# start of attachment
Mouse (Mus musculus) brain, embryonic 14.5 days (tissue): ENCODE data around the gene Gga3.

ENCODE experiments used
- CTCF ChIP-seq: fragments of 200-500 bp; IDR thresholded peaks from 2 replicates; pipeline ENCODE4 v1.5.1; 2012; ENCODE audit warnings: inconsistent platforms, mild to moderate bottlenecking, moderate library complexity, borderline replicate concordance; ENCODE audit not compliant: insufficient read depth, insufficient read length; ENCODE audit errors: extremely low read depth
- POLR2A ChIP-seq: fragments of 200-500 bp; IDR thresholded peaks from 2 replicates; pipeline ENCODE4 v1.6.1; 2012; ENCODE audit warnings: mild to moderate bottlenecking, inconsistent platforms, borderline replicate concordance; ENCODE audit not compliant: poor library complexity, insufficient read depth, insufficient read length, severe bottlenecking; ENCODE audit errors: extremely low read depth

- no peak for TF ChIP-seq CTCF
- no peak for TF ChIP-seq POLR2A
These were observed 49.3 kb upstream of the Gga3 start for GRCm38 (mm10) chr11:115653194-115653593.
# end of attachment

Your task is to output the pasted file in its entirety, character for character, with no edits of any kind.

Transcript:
Mouse (Mus musculus) brain, embryonic 14.5 days (tissue): ENCODE data around the gene Gga3.

ENCODE experiments used
- CTCF ChIP-seq: fragments of 200-500 bp; IDR thresholded peaks from 2 replicates; pipeline ENCODE4 v1.5.1; 2012; ENCODE audit warnings: inconsistent platforms, mild to moderate bottlenecking, moderate library complexity, borderline replicate concordance; ENCODE audit not compliant: insufficient read depth, insufficient read length; ENCODE audit errors: extremely low read depth
- POLR2A ChIP-seq: fragments of 200-500 bp; IDR thresholded peaks from 2 replicates; pipeline ENCODE4 v1.6.1; 2012; ENCODE audit warnings: mild to moderate bottlenecking, inconsistent platforms, borderline replicate concordance; ENCODE audit not compliant: poor library complexity, insufficient read depth, insufficient read length, severe bottlenecking; ENCODE audit errors: extremely low read depth

- no peak for TF ChIP-seq CTCF
- no peak for TF ChIP-seq POLR2A
These were observed 49.3 kb upstream of the Gga3 start for GRCm38 (mm10) chr11:115653194-115653593.